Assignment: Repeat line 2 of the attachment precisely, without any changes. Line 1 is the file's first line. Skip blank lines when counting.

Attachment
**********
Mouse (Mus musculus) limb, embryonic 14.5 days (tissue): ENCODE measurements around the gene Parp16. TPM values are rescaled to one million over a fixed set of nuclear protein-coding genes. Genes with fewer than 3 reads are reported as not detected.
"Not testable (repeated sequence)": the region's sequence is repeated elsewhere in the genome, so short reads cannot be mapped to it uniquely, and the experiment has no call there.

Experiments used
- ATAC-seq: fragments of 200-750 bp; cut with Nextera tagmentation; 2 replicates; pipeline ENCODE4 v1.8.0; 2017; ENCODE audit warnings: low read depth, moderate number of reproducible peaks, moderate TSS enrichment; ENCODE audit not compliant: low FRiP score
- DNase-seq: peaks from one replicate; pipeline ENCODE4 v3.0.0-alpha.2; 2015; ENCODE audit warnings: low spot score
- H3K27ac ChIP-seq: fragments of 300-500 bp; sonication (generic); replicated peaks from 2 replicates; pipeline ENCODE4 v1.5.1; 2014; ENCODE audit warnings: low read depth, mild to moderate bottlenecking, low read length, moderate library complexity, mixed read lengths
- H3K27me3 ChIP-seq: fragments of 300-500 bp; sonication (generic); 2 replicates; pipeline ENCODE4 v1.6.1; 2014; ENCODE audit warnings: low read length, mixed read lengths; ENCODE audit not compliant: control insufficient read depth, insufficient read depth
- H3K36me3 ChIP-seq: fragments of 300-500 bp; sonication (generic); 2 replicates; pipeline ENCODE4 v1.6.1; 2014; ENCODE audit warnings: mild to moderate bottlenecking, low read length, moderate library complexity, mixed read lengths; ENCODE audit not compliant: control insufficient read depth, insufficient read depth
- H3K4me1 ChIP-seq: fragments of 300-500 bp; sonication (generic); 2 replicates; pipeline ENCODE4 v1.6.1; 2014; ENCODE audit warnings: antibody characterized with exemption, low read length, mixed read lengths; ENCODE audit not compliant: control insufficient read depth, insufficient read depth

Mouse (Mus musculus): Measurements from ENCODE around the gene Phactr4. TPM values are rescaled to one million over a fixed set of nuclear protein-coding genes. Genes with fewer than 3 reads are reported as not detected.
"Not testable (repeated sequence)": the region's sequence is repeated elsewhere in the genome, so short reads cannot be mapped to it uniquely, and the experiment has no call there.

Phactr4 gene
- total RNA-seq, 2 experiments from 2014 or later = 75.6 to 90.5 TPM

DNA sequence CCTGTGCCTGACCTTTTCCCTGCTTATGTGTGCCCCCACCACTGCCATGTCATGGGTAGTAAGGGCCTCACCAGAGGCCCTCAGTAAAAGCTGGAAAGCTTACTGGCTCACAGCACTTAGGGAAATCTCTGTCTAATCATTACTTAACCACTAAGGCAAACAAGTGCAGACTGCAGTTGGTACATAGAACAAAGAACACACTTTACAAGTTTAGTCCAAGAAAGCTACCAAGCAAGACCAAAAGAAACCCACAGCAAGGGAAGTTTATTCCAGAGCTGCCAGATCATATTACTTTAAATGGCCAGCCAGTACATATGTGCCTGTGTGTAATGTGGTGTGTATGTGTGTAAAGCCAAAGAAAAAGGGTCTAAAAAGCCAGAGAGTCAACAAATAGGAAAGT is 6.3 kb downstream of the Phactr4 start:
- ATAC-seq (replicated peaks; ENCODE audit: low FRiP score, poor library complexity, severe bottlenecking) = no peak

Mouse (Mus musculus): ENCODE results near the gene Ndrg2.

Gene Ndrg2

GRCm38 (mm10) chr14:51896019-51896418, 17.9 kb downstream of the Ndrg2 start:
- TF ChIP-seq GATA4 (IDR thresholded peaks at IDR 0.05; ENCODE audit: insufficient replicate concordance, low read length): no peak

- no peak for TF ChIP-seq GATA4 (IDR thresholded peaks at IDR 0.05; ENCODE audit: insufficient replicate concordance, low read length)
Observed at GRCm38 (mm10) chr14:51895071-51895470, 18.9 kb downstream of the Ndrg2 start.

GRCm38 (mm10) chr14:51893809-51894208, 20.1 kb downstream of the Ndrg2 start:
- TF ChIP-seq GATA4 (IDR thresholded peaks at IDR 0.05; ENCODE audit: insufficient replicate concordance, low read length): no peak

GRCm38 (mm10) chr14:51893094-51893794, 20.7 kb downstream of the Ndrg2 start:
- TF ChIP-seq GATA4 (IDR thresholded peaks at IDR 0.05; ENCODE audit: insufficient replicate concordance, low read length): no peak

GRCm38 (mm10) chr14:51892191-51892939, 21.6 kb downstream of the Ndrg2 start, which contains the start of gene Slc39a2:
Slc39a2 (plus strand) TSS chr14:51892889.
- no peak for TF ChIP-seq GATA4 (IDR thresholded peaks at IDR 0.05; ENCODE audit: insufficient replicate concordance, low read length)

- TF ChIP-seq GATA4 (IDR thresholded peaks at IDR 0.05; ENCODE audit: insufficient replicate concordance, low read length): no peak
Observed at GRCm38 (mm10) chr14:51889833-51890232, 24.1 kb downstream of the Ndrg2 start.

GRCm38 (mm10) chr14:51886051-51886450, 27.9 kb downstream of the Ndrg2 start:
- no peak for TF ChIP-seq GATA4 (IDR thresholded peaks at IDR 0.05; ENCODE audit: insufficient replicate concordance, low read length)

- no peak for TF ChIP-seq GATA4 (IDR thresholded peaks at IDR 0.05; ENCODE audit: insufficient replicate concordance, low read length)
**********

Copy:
"Not testable (repeated sequence)": the region's sequence is repeated elsewhere in the genome, so short reads cannot be mapped to it uniquely, and the experiment has no call there.